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Doing well in reforming the labour market? Recent trends in job stability and wages in Germany

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  • Rothe, Thomas
  • Giannelli, Gianna C.
  • Jaenichen, Ursula

Abstract

The German employment miracle with a weak decline in employment and low unemployment during the great recession seems to be a good example for a successful labour market reform. While the aggregate level of job turnover seems to be stable over time, there are nevertheless concerns about rising inequality in the labour market. In this paper we analyze the quality of newly started jobs between 1998 and 2010 using a huge administrative data set which allows to look at job durations and earnings for different groups of workers over time. Microeconometric models of job stability and wages are estimated to control for a wide range of individual, firm and regional characteristics. Our results show a fairly constant level of overall job stability but decreasing wages and rising wage dispersion over time, which is in line with wage moderation explanations of the employment miracle. In a further analysis we focus on certain groups of workers with disadvantages in job duration and wages, like low skilled, formerly unemployed and temporary agency workers. Again, we find evidence of a rise in job durations of new jobs accompanied by a decrease in wages. --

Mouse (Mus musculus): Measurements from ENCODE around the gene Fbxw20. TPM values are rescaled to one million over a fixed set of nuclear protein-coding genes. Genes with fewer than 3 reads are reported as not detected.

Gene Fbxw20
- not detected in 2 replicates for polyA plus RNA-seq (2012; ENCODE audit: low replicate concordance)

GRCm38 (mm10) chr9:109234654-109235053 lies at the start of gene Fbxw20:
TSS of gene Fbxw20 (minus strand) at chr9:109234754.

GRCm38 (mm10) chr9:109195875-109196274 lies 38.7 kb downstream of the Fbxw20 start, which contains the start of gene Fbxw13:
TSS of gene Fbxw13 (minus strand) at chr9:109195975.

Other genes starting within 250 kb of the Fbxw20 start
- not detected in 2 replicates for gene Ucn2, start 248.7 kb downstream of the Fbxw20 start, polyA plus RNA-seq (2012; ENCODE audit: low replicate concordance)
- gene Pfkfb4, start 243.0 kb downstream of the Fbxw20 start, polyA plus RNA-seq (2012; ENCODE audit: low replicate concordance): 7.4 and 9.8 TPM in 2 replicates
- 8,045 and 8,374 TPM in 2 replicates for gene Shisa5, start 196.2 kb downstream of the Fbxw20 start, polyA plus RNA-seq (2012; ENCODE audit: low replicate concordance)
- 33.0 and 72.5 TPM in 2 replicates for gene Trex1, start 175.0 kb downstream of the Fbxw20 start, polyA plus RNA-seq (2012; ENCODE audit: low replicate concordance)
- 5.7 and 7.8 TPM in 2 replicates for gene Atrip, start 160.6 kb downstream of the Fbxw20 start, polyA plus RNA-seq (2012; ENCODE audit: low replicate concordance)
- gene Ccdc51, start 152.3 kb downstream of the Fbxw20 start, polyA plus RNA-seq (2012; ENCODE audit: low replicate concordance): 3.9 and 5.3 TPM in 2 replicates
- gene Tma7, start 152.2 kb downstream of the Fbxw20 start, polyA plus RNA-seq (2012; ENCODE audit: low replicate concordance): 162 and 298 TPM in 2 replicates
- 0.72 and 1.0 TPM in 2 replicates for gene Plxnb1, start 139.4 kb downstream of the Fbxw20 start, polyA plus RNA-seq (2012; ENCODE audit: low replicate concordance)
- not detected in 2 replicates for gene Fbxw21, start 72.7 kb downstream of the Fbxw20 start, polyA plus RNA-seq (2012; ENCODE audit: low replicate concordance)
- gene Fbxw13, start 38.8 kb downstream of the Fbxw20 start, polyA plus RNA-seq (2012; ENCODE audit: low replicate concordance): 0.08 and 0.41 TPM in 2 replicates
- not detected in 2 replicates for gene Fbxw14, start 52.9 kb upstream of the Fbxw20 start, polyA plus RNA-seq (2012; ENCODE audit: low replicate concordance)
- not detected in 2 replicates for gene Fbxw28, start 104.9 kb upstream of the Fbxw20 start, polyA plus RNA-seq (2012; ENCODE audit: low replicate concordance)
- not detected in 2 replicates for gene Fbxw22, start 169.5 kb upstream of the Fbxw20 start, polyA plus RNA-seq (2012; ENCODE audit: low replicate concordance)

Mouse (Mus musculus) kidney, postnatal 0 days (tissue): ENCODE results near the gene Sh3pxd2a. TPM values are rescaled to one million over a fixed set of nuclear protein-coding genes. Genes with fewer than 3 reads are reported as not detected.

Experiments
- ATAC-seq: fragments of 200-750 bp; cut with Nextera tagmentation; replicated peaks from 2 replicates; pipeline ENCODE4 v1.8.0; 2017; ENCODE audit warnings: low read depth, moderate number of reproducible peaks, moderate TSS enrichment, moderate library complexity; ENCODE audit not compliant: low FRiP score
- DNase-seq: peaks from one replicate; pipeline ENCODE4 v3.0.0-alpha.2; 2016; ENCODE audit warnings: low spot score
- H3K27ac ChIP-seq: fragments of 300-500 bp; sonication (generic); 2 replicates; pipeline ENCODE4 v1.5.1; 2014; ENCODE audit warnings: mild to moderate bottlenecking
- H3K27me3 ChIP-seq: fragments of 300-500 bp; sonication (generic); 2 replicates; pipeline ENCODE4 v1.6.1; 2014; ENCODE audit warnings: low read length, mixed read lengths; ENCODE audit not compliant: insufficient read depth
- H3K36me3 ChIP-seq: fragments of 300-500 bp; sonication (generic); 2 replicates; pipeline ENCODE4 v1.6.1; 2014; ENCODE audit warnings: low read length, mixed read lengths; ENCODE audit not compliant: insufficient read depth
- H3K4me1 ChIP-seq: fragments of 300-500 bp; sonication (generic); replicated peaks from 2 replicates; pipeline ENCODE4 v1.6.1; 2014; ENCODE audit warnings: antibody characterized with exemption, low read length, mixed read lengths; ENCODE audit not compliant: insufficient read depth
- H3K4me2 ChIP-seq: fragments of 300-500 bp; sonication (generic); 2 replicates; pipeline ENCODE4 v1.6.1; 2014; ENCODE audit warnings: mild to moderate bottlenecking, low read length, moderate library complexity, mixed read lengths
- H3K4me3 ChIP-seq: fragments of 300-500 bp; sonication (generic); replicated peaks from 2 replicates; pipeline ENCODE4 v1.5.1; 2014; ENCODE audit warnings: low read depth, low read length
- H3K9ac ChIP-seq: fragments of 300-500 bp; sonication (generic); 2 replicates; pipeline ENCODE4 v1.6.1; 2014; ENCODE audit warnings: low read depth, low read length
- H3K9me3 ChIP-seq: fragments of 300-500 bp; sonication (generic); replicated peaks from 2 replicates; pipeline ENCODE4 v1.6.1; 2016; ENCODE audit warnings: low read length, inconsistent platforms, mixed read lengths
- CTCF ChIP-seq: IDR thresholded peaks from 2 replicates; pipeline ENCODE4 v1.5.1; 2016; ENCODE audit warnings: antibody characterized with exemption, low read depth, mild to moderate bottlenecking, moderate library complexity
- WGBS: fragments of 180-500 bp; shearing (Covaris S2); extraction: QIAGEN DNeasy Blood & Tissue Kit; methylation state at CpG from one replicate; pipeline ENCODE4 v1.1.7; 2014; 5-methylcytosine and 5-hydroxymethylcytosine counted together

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Paper provided by Verein für Socialpolitik / German Economic Association in its series Annual Conference 2013 (Duesseldorf): Competition Policy and Regulation in a Global Economic Order with number 79932.

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Date of creation: 2013
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Handle: RePEc:zbw:vfsc13:79932

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  21. Boeri, Tito, 2011. "Institutional Reforms and Dualism in European Labor Markets," Handbook of Labor Economics, Elsevier.
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Cited by:
  1. Ive Marx & Brian Nolan & Javier Olivera, 2014. "The Welfare State and Anti-Poverty Policy in Rich Countries," Working Papers 1403, Herman Deleeck Centre for Social Policy, University of Antwerp.

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